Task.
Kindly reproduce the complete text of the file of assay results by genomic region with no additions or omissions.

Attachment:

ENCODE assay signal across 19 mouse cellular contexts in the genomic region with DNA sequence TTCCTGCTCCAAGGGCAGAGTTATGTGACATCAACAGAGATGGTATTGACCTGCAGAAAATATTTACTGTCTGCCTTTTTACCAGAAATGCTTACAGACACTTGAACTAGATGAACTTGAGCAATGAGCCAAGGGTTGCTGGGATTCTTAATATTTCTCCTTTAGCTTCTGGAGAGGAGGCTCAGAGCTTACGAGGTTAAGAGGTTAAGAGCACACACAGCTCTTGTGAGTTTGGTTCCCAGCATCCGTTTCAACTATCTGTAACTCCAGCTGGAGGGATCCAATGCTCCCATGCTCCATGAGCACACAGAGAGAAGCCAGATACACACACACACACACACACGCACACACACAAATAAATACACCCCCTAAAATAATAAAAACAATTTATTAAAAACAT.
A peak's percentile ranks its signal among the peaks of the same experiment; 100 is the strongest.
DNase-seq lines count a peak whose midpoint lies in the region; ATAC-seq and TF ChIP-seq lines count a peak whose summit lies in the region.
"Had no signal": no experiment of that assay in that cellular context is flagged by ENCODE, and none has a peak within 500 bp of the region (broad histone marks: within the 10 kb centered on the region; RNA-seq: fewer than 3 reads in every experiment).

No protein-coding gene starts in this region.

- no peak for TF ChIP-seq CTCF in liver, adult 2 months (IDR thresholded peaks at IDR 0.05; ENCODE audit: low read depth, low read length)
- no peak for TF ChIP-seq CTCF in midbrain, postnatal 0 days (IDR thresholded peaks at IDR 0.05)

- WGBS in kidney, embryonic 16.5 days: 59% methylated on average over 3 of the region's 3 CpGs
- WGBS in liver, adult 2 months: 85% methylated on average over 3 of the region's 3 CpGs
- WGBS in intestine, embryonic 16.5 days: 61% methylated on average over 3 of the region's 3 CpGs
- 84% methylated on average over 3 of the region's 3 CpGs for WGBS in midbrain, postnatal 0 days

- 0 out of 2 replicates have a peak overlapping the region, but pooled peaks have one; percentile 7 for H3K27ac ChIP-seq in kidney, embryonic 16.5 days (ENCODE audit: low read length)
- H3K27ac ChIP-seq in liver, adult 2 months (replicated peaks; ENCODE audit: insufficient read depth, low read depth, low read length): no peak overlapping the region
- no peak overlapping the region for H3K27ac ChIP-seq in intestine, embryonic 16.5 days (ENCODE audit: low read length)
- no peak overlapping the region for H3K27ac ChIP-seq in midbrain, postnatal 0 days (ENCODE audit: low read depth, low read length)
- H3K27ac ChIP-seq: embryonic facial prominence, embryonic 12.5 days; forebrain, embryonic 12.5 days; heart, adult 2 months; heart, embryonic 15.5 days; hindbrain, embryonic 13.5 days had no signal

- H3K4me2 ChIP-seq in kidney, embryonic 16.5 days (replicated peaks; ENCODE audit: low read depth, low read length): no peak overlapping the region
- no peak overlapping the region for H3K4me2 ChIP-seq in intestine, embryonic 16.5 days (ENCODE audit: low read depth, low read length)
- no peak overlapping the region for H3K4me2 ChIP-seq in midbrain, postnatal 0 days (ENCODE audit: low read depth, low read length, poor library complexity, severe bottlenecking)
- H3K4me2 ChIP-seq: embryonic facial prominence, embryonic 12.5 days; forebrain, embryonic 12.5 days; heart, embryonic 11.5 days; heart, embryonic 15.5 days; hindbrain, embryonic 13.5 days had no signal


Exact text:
ENCODE assay signal across 19 mouse cellular contexts in the genomic region with DNA sequence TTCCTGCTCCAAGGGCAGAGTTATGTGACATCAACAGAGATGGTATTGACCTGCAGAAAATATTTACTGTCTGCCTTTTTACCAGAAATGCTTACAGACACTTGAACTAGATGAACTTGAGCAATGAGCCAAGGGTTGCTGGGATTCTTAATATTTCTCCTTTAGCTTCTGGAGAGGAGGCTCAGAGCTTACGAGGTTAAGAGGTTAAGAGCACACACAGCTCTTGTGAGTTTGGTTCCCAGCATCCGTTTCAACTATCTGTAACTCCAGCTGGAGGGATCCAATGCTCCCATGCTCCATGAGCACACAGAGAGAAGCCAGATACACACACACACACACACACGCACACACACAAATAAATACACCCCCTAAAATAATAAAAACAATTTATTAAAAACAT.
A peak's percentile ranks its signal among the peaks of the same experiment; 100 is the strongest.
DNase-seq lines count a peak whose midpoint lies in the region; ATAC-seq and TF ChIP-seq lines count a peak whose summit lies in the region.
"Had no signal": no experiment of that assay in that cellular context is flagged by ENCODE, and none has a peak within 500 bp of the region (broad histone marks: within the 10 kb centered on the region; RNA-seq: fewer than 3 reads in every experiment).

No protein-coding gene starts in this region.

- no peak for TF ChIP-seq CTCF in liver, adult 2 months (IDR thresholded peaks at IDR 0.05; ENCODE audit: low read depth, low read length)
- no peak for TF ChIP-seq CTCF in midbrain, postnatal 0 days (IDR thresholded peaks at IDR 0.05)

- WGBS in kidney, embryonic 16.5 days: 59% methylated on average over 3 of the region's 3 CpGs
- WGBS in liver, adult 2 months: 85% methylated on average over 3 of the region's 3 CpGs
- WGBS in intestine, embryonic 16.5 days: 61% methylated on average over 3 of the region's 3 CpGs
- 84% methylated on average over 3 of the region's 3 CpGs for WGBS in midbrain, postnatal 0 days

- 0 out of 2 replicates have a peak overlapping the region, but pooled peaks have one; percentile 7 for H3K27ac ChIP-seq in kidney, embryonic 16.5 days (ENCODE audit: low read length)
- H3K27ac ChIP-seq in liver, adult 2 months (replicated peaks; ENCODE audit: insufficient read depth, low read depth, low read length): no peak overlapping the region
- no peak overlapping the region for H3K27ac ChIP-seq in intestine, embryonic 16.5 days (ENCODE audit: low read length)
- no peak overlapping the region for H3K27ac ChIP-seq in midbrain, postnatal 0 days (ENCODE audit: low read depth, low read length)
- H3K27ac ChIP-seq: embryonic facial prominence, embryonic 12.5 days; forebrain, embryonic 12.5 days; heart, adult 2 months; heart, embryonic 15.5 days; hindbrain, embryonic 13.5 days had no signal

- H3K4me2 ChIP-seq in kidney, embryonic 16.5 days (replicated peaks; ENCODE audit: low read depth, low read length): no peak overlapping the region
- no peak overlapping the region for H3K4me2 ChIP-seq in intestine, embryonic 16.5 days (ENCODE audit: low read depth, low read length)
- no peak overlapping the region for H3K4me2 ChIP-seq in midbrain, postnatal 0 days (ENCODE audit: low read depth, low read length, poor library complexity, severe bottlenecking)
- H3K4me2 ChIP-seq: embryonic facial prominence, embryonic 12.5 days; forebrain, embryonic 12.5 days; heart, embryonic 11.5 days; heart, embryonic 15.5 days; hindbrain, embryonic 13.5 days had no signal